(You're reading all posts by Ed Sutherland)Ed Sutherland is a veteran technology journalist who first heard of Apple when they grew on trees, Yahoo was run out of a Stanford dorm and Google was an unknown upstart. Since then, Sutherland has covered the whole technology landscape, concentrating on tracking the trends and figuring out the finances of large (and small) technology companies.
About Ed Sutherland
Apple is one of the best-known brands, so no wonder it paid Google just $18 million in 2011 for search traffic. By comparison, HP and Dell, which are breathing heavy to keep ahead of the Cupertino, Calif. tech giant ranked No. 1 and No. 2 for spending big bucks flogging their products online.
Apple’s iPad is not hurt by Samsung’s Galaxy Tab 10.1, a Dutch appeals court just ruled. Apple had appealed an August 2011 decision that the South Korean tablet didn’t infringe upon the iPad’s design. Today’s ruling only answered whether the design of the Galaxy Tab 10.1 too closely resembled the Cupertino, Calif. tech giant’s product.
Verizon Wireless swung to a $2 billion loss, despite higher data revenue and doubled iPhone sales. Increased interest in the Apple smartphone was a double-edged sword. Higher iPhone demand resulted in steeper subsidies paid by the second-largest domestic carrier during the fourth quarter.
More signs pouring in the iPhone benefitted big time during the holidays. In particular, new research finds some 36 percent of consumers buying the iPhone 4S between October and December 2011 were abandoning other platforms, such as Android or the BlackBerry. The findings were doubly good news for Apple, as researchers found 21 percent of iPhone 4S buyers chose the 64GB smartphone model.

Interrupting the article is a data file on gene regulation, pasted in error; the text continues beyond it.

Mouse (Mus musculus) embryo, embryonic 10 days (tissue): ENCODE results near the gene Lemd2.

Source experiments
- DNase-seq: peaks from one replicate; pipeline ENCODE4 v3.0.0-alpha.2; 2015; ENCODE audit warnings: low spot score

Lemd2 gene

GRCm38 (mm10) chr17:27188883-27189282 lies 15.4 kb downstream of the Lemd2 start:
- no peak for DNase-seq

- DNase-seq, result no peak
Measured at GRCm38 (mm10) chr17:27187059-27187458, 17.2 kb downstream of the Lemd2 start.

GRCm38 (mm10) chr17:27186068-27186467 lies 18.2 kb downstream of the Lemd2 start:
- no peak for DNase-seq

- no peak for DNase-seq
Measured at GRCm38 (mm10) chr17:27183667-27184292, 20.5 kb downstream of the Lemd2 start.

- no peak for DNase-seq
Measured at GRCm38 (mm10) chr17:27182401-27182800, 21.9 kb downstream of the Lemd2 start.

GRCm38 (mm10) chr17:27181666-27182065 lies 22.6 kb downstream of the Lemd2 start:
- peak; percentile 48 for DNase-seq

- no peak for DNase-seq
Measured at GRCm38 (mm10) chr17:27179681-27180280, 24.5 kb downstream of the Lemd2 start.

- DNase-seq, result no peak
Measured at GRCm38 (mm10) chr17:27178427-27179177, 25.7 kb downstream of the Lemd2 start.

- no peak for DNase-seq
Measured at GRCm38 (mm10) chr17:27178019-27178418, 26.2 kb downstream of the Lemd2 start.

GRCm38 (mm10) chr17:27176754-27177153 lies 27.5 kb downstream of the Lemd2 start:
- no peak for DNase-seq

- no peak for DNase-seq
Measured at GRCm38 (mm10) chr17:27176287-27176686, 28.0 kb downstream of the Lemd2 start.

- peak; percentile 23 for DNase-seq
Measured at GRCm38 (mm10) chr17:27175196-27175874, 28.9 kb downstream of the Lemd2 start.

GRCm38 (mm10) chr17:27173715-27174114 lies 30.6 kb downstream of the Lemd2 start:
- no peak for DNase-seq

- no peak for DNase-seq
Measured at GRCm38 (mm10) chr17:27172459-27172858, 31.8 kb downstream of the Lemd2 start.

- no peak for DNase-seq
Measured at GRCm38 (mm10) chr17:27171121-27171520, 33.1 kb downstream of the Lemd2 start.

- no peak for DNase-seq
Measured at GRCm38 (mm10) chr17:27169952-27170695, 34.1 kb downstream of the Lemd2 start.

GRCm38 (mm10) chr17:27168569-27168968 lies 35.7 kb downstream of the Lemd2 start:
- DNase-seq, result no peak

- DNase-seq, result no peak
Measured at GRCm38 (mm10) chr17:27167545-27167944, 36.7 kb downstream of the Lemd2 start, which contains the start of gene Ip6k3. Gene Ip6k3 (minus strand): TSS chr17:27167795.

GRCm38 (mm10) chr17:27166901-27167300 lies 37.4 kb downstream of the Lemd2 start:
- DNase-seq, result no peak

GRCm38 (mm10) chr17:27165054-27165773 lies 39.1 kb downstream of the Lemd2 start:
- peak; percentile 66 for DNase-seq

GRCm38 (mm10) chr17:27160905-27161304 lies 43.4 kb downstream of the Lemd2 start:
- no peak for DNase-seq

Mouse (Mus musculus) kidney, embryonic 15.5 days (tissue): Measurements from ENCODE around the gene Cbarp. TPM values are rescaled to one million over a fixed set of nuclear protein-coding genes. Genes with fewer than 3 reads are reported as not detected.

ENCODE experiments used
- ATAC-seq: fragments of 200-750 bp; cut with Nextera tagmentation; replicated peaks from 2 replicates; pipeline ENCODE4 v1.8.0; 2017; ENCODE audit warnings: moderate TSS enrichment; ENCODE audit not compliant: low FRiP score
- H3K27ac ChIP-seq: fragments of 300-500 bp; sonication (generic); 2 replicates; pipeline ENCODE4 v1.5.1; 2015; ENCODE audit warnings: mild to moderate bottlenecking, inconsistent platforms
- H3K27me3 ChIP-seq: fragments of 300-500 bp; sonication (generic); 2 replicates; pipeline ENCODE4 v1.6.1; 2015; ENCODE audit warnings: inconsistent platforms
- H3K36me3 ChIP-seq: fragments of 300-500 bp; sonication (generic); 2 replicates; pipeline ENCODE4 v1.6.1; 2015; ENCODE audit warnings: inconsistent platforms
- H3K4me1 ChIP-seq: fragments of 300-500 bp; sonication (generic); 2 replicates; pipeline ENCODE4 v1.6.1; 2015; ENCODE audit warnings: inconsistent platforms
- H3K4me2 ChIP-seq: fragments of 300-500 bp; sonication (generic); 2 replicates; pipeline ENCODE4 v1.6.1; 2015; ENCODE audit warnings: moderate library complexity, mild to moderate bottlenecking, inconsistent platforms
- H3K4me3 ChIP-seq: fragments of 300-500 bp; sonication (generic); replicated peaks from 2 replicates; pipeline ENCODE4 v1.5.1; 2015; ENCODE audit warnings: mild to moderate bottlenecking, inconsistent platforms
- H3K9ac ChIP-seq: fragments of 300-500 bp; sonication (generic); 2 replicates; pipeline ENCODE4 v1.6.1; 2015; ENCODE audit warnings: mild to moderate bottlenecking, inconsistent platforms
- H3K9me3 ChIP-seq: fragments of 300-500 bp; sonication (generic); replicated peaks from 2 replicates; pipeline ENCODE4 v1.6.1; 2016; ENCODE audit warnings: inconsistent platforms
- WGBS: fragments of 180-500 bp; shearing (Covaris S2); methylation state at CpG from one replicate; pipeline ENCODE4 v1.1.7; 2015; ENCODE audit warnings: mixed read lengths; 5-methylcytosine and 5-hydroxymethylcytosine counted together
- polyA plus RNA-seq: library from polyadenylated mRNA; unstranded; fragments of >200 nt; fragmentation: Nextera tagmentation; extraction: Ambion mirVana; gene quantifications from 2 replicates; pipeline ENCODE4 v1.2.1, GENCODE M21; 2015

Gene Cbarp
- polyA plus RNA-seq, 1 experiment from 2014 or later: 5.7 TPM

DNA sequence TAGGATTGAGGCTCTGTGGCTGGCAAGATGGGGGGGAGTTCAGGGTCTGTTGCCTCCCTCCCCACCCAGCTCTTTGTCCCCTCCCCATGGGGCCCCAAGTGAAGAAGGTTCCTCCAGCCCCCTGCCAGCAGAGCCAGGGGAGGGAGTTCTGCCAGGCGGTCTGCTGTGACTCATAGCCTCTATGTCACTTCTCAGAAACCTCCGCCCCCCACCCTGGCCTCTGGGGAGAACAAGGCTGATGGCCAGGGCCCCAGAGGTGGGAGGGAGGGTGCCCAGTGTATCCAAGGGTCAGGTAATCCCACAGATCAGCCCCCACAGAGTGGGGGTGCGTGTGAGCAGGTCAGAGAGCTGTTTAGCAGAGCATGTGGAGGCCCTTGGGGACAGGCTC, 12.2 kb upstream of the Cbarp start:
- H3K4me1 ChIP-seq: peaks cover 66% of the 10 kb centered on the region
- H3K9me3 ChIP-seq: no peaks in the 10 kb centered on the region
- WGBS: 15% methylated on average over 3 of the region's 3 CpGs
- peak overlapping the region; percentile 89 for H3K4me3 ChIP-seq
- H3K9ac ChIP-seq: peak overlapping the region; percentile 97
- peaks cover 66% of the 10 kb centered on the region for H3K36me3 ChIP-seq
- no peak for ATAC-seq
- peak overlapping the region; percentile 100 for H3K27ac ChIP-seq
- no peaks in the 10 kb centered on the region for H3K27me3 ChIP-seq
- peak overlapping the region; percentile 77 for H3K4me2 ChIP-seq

Tablets — especially iPads — were hot holiday gifts. A new survey finds that in about just one week, the percentage of U.S. consumers owning a tablet almost doubled to 19 percent, up from 10 percent prior to Christmas Day. That portion was even higher as you go up the income and education scale.
Research in Motion announced over the weekend that the company’s two co-founders have stepped down as co-CEOs of the embattled BlackBerry maker in favor of two relative unknowns. RIM’s Chief Operating Officer Thorsten Heins becomes the new CEO while Royal Bank of Canada executive Barbara Stymiest was named independent chair.
There’s continued speculation Apple will unveil its next iPhone with a 4-inch screen. A Wall Street expert lent his voice to the chorus, telling investors the new device will begin production in June. But how will Apple increase the 3.5-inch screen and retain the iPhone’s iconic style?
A German court Friday threw out Samsung’s patent-infringement lawsuit against Apple. The South Korean smartphone maker had claimed the iPhone maker violated a patent related to 3G wireless communications. Samsung had filed seven patent violation claims against Apple in Germany.
It sounds like a plot line straight out of Hollywood: washed-up cell maker teams with down-on-its-luck software giant to overtake a Silicon Valley tech behemoth. But researchers believe 2015 will be the comeback year for Nokia with Microsoft Windows Phone replacing Apple’s iOS as the No. 2 smartphone operating system.
The conference circuit is hot. Once the domain of nameless geeks to commiserate on why they can’t get dates, tech conferences now showcase high-profile CEOs, serve as the backdrop for big deals and are the new sign that you’ve made it. The latest addition to the list is an independent analyst with a reputation for keeping his wits about himself amid Wall Street’s Chicken Little routine.